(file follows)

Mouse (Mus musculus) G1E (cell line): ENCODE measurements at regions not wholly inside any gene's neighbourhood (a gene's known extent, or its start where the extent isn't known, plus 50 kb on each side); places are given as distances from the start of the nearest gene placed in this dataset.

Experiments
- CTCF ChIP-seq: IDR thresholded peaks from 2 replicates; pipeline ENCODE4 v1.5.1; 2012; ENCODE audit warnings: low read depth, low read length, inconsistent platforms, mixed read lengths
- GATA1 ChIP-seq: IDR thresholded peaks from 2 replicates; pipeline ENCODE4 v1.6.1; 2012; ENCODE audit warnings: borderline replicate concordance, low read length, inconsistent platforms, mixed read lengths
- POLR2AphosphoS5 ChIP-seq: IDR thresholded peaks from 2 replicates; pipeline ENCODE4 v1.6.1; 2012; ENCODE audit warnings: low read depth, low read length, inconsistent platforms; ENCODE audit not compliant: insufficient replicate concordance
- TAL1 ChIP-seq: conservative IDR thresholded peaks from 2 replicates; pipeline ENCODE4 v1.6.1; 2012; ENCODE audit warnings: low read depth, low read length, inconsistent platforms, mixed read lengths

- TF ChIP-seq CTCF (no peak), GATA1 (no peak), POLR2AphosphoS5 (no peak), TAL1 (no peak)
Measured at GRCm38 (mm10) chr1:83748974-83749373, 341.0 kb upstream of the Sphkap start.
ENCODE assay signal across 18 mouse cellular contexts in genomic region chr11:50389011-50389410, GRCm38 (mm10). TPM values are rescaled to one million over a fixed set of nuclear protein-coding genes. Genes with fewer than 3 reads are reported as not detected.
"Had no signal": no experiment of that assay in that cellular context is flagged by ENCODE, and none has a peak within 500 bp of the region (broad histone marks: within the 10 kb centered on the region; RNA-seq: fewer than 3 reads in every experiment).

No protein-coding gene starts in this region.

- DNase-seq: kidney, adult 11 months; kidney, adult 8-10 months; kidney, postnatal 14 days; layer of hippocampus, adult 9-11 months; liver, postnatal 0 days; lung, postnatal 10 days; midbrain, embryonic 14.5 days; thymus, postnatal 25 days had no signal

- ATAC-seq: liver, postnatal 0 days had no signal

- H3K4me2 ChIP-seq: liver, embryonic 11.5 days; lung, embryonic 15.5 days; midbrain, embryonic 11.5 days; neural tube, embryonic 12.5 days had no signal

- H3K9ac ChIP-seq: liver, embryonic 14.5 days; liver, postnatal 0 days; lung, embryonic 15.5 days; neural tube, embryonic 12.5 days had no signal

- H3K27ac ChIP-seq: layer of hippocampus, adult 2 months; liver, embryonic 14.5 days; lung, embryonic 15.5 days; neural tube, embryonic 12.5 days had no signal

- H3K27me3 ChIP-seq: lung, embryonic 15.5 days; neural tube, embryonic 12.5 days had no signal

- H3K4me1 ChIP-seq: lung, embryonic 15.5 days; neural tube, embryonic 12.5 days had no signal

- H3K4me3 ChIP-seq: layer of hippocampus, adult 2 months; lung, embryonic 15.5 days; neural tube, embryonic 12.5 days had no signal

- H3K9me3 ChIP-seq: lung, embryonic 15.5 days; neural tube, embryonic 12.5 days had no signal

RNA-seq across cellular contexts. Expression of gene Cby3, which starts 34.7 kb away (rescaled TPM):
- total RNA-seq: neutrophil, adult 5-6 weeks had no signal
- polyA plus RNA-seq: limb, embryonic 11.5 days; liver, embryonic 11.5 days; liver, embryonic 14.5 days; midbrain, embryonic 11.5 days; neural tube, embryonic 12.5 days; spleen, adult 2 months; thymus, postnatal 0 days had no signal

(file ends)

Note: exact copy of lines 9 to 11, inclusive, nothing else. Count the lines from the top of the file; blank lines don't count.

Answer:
ENCODE assay signal across 18 mouse cellular contexts in genomic region chr11:50389011-50389410, GRCm38 (mm10). TPM values are rescaled to one million over a fixed set of nuclear protein-coding genes. Genes with fewer than 3 reads are reported as not detected.
"Had no signal": no experiment of that assay in that cellular context is flagged by ENCODE, and none has a peak within 500 bp of the region (broad histone marks: within the 10 kb centered on the region; RNA-seq: fewer than 3 reads in every experiment).

No protein-coding gene starts in this region.